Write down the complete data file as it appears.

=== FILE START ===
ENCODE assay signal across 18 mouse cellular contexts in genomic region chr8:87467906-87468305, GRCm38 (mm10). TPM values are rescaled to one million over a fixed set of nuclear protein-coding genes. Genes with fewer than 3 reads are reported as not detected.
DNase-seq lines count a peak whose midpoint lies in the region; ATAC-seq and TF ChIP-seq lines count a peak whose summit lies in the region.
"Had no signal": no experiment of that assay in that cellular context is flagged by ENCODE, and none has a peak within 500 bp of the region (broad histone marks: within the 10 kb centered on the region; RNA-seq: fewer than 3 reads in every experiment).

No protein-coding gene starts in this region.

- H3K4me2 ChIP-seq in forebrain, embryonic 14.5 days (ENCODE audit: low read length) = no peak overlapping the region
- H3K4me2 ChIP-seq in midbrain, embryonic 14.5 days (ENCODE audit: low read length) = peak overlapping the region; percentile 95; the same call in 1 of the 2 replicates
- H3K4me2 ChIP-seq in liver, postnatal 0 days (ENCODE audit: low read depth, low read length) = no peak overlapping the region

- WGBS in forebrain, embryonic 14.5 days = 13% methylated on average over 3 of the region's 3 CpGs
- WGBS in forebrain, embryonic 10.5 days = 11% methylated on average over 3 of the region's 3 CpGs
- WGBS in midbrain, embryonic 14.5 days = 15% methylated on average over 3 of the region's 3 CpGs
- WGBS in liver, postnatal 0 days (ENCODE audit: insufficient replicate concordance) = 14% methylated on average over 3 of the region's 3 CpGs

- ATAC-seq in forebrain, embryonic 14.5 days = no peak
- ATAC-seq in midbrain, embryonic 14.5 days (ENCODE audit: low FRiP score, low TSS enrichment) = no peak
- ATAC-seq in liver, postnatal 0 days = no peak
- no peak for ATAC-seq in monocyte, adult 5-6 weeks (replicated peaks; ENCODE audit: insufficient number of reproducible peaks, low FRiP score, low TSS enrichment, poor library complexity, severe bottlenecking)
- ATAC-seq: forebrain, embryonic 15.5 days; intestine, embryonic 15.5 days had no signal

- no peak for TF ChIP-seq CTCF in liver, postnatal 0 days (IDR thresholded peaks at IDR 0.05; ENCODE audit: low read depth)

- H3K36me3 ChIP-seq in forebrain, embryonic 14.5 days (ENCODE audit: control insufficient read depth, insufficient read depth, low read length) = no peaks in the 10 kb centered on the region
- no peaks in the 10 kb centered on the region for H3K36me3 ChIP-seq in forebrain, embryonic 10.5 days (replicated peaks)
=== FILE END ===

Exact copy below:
ENCODE assay signal across 18 mouse cellular contexts in genomic region chr8:87467906-87468305, GRCm38 (mm10). TPM values are rescaled to one million over a fixed set of nuclear protein-coding genes. Genes with fewer than 3 reads are reported as not detected.
DNase-seq lines count a peak whose midpoint lies in the region; ATAC-seq and TF ChIP-seq lines count a peak whose summit lies in the region.
"Had no signal": no experiment of that assay in that cellular context is flagged by ENCODE, and none has a peak within 500 bp of the region (broad histone marks: within the 10 kb centered on the region; RNA-seq: fewer than 3 reads in every experiment).

No protein-coding gene starts in this region.

- H3K4me2 ChIP-seq in forebrain, embryonic 14.5 days (ENCODE audit: low read length) = no peak overlapping the region
- H3K4me2 ChIP-seq in midbrain, embryonic 14.5 days (ENCODE audit: low read length) = peak overlapping the region; percentile 95; the same call in 1 of the 2 replicates
- H3K4me2 ChIP-seq in liver, postnatal 0 days (ENCODE audit: low read depth, low read length) = no peak overlapping the region

- WGBS in forebrain, embryonic 14.5 days = 13% methylated on average over 3 of the region's 3 CpGs
- WGBS in forebrain, embryonic 10.5 days = 11% methylated on average over 3 of the region's 3 CpGs
- WGBS in midbrain, embryonic 14.5 days = 15% methylated on average over 3 of the region's 3 CpGs
- WGBS in liver, postnatal 0 days (ENCODE audit: insufficient replicate concordance) = 14% methylated on average over 3 of the region's 3 CpGs

- ATAC-seq in forebrain, embryonic 14.5 days = no peak
- ATAC-seq in midbrain, embryonic 14.5 days (ENCODE audit: low FRiP score, low TSS enrichment) = no peak
- ATAC-seq in liver, postnatal 0 days = no peak
- no peak for ATAC-seq in monocyte, adult 5-6 weeks (replicated peaks; ENCODE audit: insufficient number of reproducible peaks, low FRiP score, low TSS enrichment, poor library complexity, severe bottlenecking)
- ATAC-seq: forebrain, embryonic 15.5 days; intestine, embryonic 15.5 days had no signal

- no peak for TF ChIP-seq CTCF in liver, postnatal 0 days (IDR thresholded peaks at IDR 0.05; ENCODE audit: low read depth)

- H3K36me3 ChIP-seq in forebrain, embryonic 14.5 days (ENCODE audit: control insufficient read depth, insufficient read depth, low read length) = no peaks in the 10 kb centered on the region
- no peaks in the 10 kb centered on the region for H3K36me3 ChIP-seq in forebrain, embryonic 10.5 days (replicated peaks)